One of the biggest keys to successful roster construction is balance. It’s important to insure high ceiling players with sold solid floor options. This article isn’t about that though. Instead, I’m being honest about that guys that I have zero interest in owning given their current ADP. These are guys that are, in my estimation, unlikely to return on investment. Behold, my All Avoid Team.
1. Carson Wentz, QB, Philadelphia Eagles (ADP 84.5, QB7)
A top-six fantasy producer in 2017, Wentz was a revelation last year. Whether he was chucking it deep (64 deep ball attempts, QB9), orchestrating jaw-dropping connections (32 danger plays, QB7) or using his wheels to buy time (22.6 rushing yards per game, QB5), he was winning for fantasy managers while emerging as one of the most exciting signal callers in the game. That was, however, until he tore his ACL late in the Eagles’ win over the Rams during Week 14.
Despite reports that Wentz may not be ready for Week 1 of the 2018 season, fantasy owners remain shockingly optimistic. Being selected ahead of more proven options like Kirk Cousins or upside plays like Jimmy Garoppolo, Wentz’s draft price is all bloat and no bargain. Even Doug Pederson admitted to seeing some “hesitation” in Wentz’s game. Perhaps that kink works itself out as the 25-year-old gets reps and shakes off rust, but the same may not be said for his weapons.
There are whispers that No. 1 WR Alshon Jeffery (shoulder) won’t be available until the middle of October. Slot-man Nelson Agholor hasn’t been on the field since early August. Pass-catching RB Corey Clement is dealing with a lower body injury. And potential No. 3 WR Mack Hollins has struggled throughout the summer. That leaves only 32-year-old WR Mike Wallace and TE Zach Ertz. Yikes.
Not to mention the fact that Wentz will additionally be without OC Frank Reich and QBs coach John DeFilippo, both of whom were instrumental in his development. Forgive my skepticism, but expecting high-end QB1 numbers out of the North Dakota State product given these circumstances seems impossible. I’d much rather target Matt Stafford (who has been a top-eight fantasy QB for three consecutive years) three rounds later.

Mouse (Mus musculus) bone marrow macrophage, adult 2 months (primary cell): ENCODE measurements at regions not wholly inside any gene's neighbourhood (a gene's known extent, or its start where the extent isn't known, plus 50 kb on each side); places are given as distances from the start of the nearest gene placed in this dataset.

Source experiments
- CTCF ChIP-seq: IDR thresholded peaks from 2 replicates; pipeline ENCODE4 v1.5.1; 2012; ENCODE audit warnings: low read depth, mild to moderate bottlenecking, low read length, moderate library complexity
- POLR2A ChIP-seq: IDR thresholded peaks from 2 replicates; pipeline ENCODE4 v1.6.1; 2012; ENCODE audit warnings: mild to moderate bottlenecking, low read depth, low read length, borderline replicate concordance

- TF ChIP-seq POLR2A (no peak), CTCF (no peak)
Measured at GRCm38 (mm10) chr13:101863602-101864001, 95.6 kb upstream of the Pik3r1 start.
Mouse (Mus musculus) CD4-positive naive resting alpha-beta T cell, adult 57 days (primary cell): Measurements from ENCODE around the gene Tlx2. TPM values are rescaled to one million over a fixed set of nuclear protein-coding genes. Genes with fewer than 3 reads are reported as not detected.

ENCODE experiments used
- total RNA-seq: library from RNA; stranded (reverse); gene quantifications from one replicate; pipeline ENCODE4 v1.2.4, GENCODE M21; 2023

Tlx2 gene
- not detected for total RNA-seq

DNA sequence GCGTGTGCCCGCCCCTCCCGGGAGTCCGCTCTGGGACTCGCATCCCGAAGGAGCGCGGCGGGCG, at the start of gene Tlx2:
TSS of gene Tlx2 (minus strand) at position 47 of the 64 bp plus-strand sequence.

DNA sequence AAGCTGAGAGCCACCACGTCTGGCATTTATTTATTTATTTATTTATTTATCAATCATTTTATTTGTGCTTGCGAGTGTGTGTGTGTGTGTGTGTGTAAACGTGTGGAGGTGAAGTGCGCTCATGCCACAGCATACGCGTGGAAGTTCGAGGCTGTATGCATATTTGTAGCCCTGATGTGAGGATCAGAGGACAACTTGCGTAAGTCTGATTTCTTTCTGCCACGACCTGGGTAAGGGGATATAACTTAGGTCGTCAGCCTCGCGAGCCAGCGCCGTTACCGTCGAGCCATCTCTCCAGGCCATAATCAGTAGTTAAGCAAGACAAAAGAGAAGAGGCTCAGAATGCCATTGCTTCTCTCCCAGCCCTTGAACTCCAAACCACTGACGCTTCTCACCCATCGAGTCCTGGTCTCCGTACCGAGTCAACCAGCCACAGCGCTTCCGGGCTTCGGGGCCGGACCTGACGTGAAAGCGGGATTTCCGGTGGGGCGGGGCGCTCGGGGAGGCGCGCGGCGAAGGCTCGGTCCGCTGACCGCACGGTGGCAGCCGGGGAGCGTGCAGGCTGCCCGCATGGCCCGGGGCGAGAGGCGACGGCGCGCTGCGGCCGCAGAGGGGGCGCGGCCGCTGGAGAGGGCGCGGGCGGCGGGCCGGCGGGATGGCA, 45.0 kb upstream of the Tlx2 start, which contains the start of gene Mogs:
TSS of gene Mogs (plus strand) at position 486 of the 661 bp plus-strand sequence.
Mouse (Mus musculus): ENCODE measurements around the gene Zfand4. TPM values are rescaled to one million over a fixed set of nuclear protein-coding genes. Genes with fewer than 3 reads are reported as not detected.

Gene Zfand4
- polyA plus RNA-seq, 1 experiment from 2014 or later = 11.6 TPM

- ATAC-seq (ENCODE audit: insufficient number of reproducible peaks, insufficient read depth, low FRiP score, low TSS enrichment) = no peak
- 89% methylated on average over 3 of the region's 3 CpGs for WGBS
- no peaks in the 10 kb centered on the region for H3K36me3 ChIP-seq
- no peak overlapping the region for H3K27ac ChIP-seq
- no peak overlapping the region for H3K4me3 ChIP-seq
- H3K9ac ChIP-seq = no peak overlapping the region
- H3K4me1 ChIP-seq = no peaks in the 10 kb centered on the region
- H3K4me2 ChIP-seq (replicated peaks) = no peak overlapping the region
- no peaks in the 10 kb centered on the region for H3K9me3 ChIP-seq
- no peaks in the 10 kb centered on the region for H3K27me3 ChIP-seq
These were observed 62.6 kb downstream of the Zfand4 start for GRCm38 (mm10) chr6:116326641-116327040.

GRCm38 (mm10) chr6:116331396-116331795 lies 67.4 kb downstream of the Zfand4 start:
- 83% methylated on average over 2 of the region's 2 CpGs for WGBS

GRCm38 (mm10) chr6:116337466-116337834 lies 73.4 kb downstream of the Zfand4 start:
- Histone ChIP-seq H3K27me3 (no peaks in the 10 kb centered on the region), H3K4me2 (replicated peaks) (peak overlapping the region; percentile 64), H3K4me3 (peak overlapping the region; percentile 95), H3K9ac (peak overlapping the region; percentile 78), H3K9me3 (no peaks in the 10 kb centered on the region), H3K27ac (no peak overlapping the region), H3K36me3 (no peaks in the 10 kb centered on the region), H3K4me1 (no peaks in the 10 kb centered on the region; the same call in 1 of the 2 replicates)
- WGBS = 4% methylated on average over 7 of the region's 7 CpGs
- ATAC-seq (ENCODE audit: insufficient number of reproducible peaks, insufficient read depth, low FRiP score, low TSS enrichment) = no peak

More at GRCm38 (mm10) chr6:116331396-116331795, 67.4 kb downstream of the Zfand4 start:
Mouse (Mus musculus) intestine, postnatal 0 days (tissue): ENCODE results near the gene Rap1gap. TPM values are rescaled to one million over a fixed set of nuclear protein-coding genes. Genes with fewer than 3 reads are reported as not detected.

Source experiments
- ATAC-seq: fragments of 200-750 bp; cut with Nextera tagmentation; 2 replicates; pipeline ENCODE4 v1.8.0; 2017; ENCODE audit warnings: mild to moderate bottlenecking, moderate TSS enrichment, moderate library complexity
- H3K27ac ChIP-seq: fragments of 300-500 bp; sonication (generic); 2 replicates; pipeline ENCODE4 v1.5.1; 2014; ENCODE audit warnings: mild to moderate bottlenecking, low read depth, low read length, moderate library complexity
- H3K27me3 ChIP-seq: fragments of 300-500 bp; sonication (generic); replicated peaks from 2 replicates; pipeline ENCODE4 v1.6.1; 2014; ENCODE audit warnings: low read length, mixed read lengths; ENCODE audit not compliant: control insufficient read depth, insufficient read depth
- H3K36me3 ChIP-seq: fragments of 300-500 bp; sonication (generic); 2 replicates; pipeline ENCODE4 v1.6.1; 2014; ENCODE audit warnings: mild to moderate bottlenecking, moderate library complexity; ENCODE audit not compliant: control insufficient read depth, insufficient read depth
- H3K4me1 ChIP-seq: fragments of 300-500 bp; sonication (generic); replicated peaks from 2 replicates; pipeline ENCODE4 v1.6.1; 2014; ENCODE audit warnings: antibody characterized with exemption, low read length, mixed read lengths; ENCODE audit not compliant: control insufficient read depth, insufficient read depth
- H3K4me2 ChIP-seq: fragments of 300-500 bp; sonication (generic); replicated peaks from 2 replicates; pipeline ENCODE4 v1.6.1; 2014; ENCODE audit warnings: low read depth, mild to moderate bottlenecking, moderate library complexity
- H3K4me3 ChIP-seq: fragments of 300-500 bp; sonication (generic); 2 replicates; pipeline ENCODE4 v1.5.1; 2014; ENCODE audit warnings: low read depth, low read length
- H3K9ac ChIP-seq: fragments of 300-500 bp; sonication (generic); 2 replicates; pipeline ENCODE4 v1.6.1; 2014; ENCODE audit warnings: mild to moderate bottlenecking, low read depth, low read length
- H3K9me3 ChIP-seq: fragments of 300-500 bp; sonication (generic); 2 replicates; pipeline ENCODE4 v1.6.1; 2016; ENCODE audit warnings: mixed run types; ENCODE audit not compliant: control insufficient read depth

2. Kenyan Drake, RB, Miami Dolphins (ADP 40.1, RB21)
One of 2017’s biggest breakouts, Drake had one heck of a December. Averaging 4.8 YPC (RB7), ripping off 9 breakaway runs (RB13), and logging a top-seven juke rate (30.9%), the Alabama product was the definition of “slippery.” However, a five-game sample size is not enough for me to draft him inside of my top-twenty-five RBs.
Drake – even with five extra pounds – isn’t built to be an every-down back. The team wouldn’t have added the ageless Frank Gore if they believed the 24-year-old could win near the goal line. Plus, Drake has struggled with drops throughout college and in the pros. In fact, he recorded the ninth most drops among RBs (5) last year.
While Kalen Ballage has been a hot mess since the start of August, he’s still another body (that happens to be bigger, stronger, and nearly as fast) in this backfield. Ultimately, I believe the situation in Miami is shaping up to be much more of a time share than drafters are anticipating. Personally, I’d rather reach a bit for Alex Collins (ADP 33.6, RB18) or secure Lamar Miller (ADP 40.4, RB22), both of whom have more guaranteed workloads.
3. Rashaad Penny, RB, Seattle Seahawks (ADP 63.2, RB28)
The excitement surrounding Penny’s talent has been absolutely warranted. A big-bodied bruiser with 4.46 speed and crazy elusiveness deserves extra attention… especially when he’s drafted in the first round… and extra-especially when that team has demonstrated a fondness for a single RB backfield. But everyone needs to take a breath, because he’s not the team’s starting RB… and might not be until 2019 (or beyond).
I know the heart wants what the heart wants, but Chris Carson is the team’s “bellcow.” Back to health and drawing rave reviews throughout the offseason, Carson has looked LEGIT in preseason action. Before going down four games into 2017 (leg), the then-rookie managed 267 scrimmage yards and 1 TD on 56 total touches. Considering both the number of injuries and lack of consistency that the Seahawks have endured, it makes sense that they’d lean towards insuring their newest and shiniest toy with a guy they drafted in the seventh round. That’s simply good capital management.